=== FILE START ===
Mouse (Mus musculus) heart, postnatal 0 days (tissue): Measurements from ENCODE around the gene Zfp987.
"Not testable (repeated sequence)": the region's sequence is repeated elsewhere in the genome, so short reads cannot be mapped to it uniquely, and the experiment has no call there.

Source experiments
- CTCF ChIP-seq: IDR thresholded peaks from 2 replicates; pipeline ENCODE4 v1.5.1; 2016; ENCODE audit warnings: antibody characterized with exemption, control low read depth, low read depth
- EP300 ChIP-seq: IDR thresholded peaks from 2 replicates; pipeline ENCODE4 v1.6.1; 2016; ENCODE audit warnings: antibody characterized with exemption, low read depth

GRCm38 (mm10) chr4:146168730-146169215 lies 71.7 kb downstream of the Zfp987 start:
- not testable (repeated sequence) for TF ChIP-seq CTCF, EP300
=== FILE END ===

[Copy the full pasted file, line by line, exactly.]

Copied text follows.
Mouse (Mus musculus) heart, postnatal 0 days (tissue): Measurements from ENCODE around the gene Zfp987.
"Not testable (repeated sequence)": the region's sequence is repeated elsewhere in the genome, so short reads cannot be mapped to it uniquely, and the experiment has no call there.

Source experiments
- CTCF ChIP-seq: IDR thresholded peaks from 2 replicates; pipeline ENCODE4 v1.5.1; 2016; ENCODE audit warnings: antibody characterized with exemption, control low read depth, low read depth
- EP300 ChIP-seq: IDR thresholded peaks from 2 replicates; pipeline ENCODE4 v1.6.1; 2016; ENCODE audit warnings: antibody characterized with exemption, low read depth

GRCm38 (mm10) chr4:146168730-146169215 lies 71.7 kb downstream of the Zfp987 start:
- not testable (repeated sequence) for TF ChIP-seq CTCF, EP300